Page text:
While studying the Capacitors, I read and understood that the Energy stored in a Capacitor which is given by (1/2)Q V.
The next topic was the Energy density and the book stated that the energy stored in a Capacitor is electrostatic potential energy.
When we pull the plates of a capacitor apart, we have to do work against the electrostatic attraction between the plates.
In which region of space is energy stored?
When we increase the separation between plates from $r_1$ to $r_2$ an amount $$Q^2/2 \epsilon_0 A (r_2-r_1)$$ of work is performed by us and this much energy goes into the capictor.In the other hand,new electric field is created in volume $A(r_2-r_1)$. We conclude that the energy is stored in this volume. This last part made no sense to me,the energy supplied is to do the work and the energy goes into the capacitor.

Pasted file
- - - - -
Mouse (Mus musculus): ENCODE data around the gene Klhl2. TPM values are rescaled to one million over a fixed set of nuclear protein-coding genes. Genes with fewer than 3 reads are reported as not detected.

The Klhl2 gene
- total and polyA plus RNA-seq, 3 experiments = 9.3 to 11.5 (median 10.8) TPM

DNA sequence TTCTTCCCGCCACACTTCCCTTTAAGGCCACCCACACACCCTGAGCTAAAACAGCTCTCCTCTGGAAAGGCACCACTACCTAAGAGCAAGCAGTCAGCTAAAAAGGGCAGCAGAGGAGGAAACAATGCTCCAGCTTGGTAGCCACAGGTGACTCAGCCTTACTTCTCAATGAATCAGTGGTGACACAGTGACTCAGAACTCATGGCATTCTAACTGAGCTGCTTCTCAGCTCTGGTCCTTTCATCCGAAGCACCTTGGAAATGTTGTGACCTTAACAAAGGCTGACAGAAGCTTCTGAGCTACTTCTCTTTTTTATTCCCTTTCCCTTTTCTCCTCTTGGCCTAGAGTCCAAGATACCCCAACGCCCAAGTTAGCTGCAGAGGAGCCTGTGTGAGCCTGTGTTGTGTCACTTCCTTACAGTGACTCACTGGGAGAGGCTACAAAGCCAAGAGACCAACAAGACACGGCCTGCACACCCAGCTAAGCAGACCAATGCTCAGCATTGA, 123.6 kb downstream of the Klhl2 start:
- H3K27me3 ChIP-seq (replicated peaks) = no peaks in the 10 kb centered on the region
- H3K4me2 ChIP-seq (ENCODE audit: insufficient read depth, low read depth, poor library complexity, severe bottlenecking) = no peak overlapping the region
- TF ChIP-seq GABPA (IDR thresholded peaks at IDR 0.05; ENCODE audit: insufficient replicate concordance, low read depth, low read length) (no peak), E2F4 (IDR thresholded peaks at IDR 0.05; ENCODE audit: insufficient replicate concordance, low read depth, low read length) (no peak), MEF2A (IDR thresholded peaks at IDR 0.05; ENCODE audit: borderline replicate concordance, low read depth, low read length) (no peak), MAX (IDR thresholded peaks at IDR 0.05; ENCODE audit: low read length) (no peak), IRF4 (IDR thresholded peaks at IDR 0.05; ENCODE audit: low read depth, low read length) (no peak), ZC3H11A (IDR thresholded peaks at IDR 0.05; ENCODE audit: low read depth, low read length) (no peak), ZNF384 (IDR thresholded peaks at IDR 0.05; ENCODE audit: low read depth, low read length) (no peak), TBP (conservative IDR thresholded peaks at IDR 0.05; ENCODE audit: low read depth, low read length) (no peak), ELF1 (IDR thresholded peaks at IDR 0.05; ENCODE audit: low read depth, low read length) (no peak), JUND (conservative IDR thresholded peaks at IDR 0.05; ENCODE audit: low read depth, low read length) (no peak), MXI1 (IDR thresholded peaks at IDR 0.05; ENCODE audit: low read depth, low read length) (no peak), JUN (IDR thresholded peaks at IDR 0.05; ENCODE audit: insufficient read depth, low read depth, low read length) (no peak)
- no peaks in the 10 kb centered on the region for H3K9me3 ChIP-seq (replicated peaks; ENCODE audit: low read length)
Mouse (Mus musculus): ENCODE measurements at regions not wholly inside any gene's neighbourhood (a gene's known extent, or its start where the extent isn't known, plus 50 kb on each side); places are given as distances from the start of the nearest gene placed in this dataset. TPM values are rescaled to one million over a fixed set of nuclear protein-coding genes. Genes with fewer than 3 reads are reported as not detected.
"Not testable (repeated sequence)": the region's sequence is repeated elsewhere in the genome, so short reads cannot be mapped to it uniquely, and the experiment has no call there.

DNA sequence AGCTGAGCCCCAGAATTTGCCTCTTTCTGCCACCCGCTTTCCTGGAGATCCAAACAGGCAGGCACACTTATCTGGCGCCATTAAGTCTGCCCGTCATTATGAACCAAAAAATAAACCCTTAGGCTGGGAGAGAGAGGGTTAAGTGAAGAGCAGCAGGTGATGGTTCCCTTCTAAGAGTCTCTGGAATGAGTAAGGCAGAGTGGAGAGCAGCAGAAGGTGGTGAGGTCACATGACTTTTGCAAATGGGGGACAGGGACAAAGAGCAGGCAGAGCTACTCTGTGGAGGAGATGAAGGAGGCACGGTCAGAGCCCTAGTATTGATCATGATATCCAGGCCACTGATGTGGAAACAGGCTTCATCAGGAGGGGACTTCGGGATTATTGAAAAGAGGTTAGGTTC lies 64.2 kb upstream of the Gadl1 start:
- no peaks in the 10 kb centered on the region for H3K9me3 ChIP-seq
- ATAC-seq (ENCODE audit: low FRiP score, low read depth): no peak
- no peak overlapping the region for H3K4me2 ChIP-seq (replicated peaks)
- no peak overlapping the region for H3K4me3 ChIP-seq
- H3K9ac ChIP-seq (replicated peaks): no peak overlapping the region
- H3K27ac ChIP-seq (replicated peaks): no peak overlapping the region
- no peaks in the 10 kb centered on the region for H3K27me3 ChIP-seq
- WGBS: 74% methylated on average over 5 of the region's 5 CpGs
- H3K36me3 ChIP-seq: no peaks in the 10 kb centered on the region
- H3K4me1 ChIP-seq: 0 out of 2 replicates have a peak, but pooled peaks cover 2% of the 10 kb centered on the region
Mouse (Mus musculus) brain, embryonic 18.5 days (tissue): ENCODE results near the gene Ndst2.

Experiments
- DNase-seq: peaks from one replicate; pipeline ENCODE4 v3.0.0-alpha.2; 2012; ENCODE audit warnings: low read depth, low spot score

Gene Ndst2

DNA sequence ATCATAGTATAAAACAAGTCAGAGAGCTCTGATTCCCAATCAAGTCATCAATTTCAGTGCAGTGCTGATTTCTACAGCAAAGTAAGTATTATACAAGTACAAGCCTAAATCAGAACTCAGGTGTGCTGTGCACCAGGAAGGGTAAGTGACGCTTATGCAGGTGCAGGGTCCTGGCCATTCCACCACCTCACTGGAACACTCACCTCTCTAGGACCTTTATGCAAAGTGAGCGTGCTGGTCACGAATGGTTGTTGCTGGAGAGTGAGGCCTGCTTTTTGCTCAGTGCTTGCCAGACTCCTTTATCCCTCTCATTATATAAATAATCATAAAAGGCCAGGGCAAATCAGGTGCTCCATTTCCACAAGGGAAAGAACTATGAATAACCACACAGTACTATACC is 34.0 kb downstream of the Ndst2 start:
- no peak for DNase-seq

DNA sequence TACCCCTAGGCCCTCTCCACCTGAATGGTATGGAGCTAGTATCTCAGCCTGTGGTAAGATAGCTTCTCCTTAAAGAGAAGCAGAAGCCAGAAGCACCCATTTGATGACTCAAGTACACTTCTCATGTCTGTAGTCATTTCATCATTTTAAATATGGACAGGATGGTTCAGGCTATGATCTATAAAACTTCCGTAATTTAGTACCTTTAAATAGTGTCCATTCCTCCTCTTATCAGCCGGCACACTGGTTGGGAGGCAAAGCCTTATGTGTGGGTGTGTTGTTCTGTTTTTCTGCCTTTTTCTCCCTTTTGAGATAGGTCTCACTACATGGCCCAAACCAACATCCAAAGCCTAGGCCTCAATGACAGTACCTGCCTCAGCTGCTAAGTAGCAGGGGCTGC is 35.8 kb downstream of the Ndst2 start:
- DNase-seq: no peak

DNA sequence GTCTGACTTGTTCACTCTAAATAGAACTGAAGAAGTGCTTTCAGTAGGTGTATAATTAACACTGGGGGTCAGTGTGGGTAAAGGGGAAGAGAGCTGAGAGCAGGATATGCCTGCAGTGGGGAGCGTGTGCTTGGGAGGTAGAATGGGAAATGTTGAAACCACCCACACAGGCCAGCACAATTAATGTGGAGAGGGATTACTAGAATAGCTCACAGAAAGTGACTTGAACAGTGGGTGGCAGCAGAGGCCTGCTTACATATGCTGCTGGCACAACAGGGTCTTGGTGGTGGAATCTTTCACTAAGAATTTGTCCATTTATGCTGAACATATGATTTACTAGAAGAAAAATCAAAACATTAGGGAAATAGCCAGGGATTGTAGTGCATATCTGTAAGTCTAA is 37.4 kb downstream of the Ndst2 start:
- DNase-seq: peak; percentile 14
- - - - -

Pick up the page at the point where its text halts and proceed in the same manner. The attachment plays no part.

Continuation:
Much like the gravitational pull of the the earth attracts a particle if we increase its height by $h$ (potential increases) and the energy is stored in the body.
Similarly in this case,the energy should be stored inside the capacitor.
Can someone explain what is happening here and why is this not the same as in the case of Earth's gravitation?
Even when there are two small equal and opposite charges, when one charge is pushed away from the other, the potential of the charge increases and it is stored in the charge not in space. Someone explain?